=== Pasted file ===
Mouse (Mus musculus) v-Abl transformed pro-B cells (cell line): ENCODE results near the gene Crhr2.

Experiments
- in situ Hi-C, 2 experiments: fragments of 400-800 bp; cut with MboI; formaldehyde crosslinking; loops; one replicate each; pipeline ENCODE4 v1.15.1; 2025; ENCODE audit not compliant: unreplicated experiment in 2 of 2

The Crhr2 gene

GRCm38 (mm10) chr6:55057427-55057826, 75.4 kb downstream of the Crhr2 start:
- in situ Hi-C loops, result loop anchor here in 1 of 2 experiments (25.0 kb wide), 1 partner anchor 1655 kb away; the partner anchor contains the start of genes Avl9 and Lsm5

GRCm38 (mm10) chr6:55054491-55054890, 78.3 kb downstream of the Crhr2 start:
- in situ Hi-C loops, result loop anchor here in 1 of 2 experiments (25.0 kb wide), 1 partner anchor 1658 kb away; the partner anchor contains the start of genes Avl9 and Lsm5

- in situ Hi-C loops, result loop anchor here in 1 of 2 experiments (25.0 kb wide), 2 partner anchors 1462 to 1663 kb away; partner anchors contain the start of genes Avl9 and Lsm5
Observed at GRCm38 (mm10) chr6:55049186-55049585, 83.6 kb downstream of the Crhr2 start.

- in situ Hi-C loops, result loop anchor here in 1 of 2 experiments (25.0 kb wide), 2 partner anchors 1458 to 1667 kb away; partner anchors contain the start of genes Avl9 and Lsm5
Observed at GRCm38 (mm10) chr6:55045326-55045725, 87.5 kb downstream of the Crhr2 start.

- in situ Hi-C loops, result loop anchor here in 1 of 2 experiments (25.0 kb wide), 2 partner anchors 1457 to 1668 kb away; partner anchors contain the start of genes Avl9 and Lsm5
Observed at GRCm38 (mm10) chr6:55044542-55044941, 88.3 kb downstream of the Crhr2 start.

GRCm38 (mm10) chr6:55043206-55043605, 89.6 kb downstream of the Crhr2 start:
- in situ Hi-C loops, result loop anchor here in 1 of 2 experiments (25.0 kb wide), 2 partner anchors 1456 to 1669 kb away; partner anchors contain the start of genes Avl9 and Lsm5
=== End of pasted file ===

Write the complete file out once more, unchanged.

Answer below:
Mouse (Mus musculus) v-Abl transformed pro-B cells (cell line): ENCODE results near the gene Crhr2.

Experiments
- in situ Hi-C, 2 experiments: fragments of 400-800 bp; cut with MboI; formaldehyde crosslinking; loops; one replicate each; pipeline ENCODE4 v1.15.1; 2025; ENCODE audit not compliant: unreplicated experiment in 2 of 2

The Crhr2 gene

GRCm38 (mm10) chr6:55057427-55057826, 75.4 kb downstream of the Crhr2 start:
- in situ Hi-C loops, result loop anchor here in 1 of 2 experiments (25.0 kb wide), 1 partner anchor 1655 kb away; the partner anchor contains the start of genes Avl9 and Lsm5

GRCm38 (mm10) chr6:55054491-55054890, 78.3 kb downstream of the Crhr2 start:
- in situ Hi-C loops, result loop anchor here in 1 of 2 experiments (25.0 kb wide), 1 partner anchor 1658 kb away; the partner anchor contains the start of genes Avl9 and Lsm5

- in situ Hi-C loops, result loop anchor here in 1 of 2 experiments (25.0 kb wide), 2 partner anchors 1462 to 1663 kb away; partner anchors contain the start of genes Avl9 and Lsm5
Observed at GRCm38 (mm10) chr6:55049186-55049585, 83.6 kb downstream of the Crhr2 start.

- in situ Hi-C loops, result loop anchor here in 1 of 2 experiments (25.0 kb wide), 2 partner anchors 1458 to 1667 kb away; partner anchors contain the start of genes Avl9 and Lsm5
Observed at GRCm38 (mm10) chr6:55045326-55045725, 87.5 kb downstream of the Crhr2 start.

- in situ Hi-C loops, result loop anchor here in 1 of 2 experiments (25.0 kb wide), 2 partner anchors 1457 to 1668 kb away; partner anchors contain the start of genes Avl9 and Lsm5
Observed at GRCm38 (mm10) chr6:55044542-55044941, 88.3 kb downstream of the Crhr2 start.

GRCm38 (mm10) chr6:55043206-55043605, 89.6 kb downstream of the Crhr2 start:
- in situ Hi-C loops, result loop anchor here in 1 of 2 experiments (25.0 kb wide), 2 partner anchors 1456 to 1669 kb away; partner anchors contain the start of genes Avl9 and Lsm5